If You Can’t Beat’em, Join ‘Em - Coinbase’s Chief Legal Officer Resigns to Join OCC

The Chief Legal Officer of Coinbase recently announced he is leaving leading digital asset trading platform, Coinbase to join the Office of the Comptroller of the Currency (“OCC”) as Chief Operating Officer.[4] This new is extremely promising because Brooks is a thought leader on financial services regulation and a well known supporter of digital assets. Comptroller of the Currency, Joseph M. Otting, noted, “Brian brings an extensive career of legal, banking, and financial innovation expertise to the agency . . He is a visionary thinker with a passion for service and a deep understanding of how the financial services industry supports our nation's prosperity. We are fortunate to attract such an experienced and talented individual to join our federal agency.”


[1] SEC Release No. 33-10763, Facilitating Capital Formation and Expanding Investment Opportunities by Improving Access to Capital in Private Markets (March 4, 2020), available at: 

[2] SEC Obtains Judgment Against Ico Incubator and Its Founder for Unregistered Offering and Unregistered Broker Activity, Litigation Release No. 24763 (March 10, 2020), available at: 


[4] News Release 2020-33, Brian P. Brooks Named OCC Chief Operating Officer (March 16, 2020), available at:

© Polsinelli PC, Polsinelli LLP in CaliforniaNational Law Review, Volume X, Number 77



About this Author

Stephen A. Rutenberg Shareholder Polsinelli New York Bankruptcy and Financial Restructuring Bankruptcy Litigation Capital Markets ,Commercial Lending ,Debt and Claims Trading, Financial Services, Insolvency, Financial Technology FinTech and Regulation

Stephen Rutenberg’s practice focuses on the intersection of special situations investing and FinTech including cryptocurrency and blockchain technology. 

A significant component of Stephen’s practice relates to his work in the distressed debt market, representing clients in the purchase and sale of loans and securities of distressed and bankrupt companies. Recent representations include advising on the purchase, sale and financing of bankruptcy trade claims in several major chapter 11 cases, including Lehman Brothers, and the MF Global and Icelandic bank liquidations. He works with...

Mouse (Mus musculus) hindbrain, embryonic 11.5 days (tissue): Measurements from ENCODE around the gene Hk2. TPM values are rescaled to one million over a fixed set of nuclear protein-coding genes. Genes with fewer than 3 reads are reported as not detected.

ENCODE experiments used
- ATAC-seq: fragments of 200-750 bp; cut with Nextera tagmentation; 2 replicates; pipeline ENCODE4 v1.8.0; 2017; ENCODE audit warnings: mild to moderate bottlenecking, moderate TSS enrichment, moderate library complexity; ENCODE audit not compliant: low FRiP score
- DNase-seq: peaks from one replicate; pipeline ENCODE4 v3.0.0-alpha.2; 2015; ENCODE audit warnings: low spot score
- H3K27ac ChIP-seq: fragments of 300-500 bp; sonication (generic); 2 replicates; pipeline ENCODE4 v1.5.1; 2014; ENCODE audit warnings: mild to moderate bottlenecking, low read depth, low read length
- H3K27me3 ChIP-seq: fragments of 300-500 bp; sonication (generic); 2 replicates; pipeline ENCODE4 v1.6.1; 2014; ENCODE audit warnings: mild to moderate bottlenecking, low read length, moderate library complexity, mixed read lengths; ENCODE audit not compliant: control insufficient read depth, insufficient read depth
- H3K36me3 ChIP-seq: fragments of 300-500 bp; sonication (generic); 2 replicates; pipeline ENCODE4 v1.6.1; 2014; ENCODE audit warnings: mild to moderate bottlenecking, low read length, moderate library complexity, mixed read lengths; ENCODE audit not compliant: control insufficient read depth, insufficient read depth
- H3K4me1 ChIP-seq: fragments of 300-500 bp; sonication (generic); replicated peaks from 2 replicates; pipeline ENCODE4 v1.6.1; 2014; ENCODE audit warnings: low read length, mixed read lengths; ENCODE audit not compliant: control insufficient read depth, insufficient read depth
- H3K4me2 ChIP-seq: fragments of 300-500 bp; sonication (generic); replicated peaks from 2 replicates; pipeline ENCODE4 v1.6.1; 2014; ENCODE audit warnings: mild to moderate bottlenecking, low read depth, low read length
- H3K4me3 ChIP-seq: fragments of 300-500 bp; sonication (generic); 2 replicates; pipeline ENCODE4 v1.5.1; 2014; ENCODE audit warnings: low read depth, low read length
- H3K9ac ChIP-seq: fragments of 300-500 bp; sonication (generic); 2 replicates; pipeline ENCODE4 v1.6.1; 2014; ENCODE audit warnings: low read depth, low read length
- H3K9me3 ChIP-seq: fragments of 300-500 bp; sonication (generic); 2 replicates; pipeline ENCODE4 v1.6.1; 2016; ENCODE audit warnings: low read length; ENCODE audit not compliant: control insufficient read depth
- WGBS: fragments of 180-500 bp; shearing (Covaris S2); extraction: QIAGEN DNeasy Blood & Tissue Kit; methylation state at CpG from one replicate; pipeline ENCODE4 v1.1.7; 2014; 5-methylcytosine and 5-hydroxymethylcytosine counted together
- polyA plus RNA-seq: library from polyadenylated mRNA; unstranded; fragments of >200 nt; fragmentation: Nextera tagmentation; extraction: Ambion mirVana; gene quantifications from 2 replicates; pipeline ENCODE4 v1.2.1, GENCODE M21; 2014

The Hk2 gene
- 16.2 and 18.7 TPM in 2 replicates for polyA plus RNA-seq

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Richard Levin is the Chair of Polsinelli’s Chambers rated FinTech and Regulation Practice.  He brings his experience as a senior legal and compliance officer on Wall Street and in London to bear in advising clients on corporate, securities and regulatory issues. A problem-solver by nature, his practice focuses on helping financial services and technology (FinTech) clients identify and address regulatory issues as they build their businesses.

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Jason Nagi helps clients find the most efficient route to their desired result and clients have relied on him to get them what they need – in and out of the courtroom – for more than a decade.

He has significant experience representing parties involved in the following matters:

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Daniel L. McAvoy Shareholder Investment Funds Securities & Corporate Finance Mergers, Acquisitions and Divestitures Corporate and Transactional Joint Ventures and Strategic Alliances

Dan McAvoy focuses his practice on private closed-end investment funds, corporate finance and M&A with a focus on private investment fund transactions, including complex GP-led restructurings and secondary transactions. Dan is a trusted adviser to numerous investment advisers, fund sponsors and investors, and has represented a range of companies, from startups to Fortune 500 companies. Dan has also represented portfolio companies and sponsors through all parts of the corporate life cycle, including formation, venture financings, add-ons, stock sales, asset sales, private and...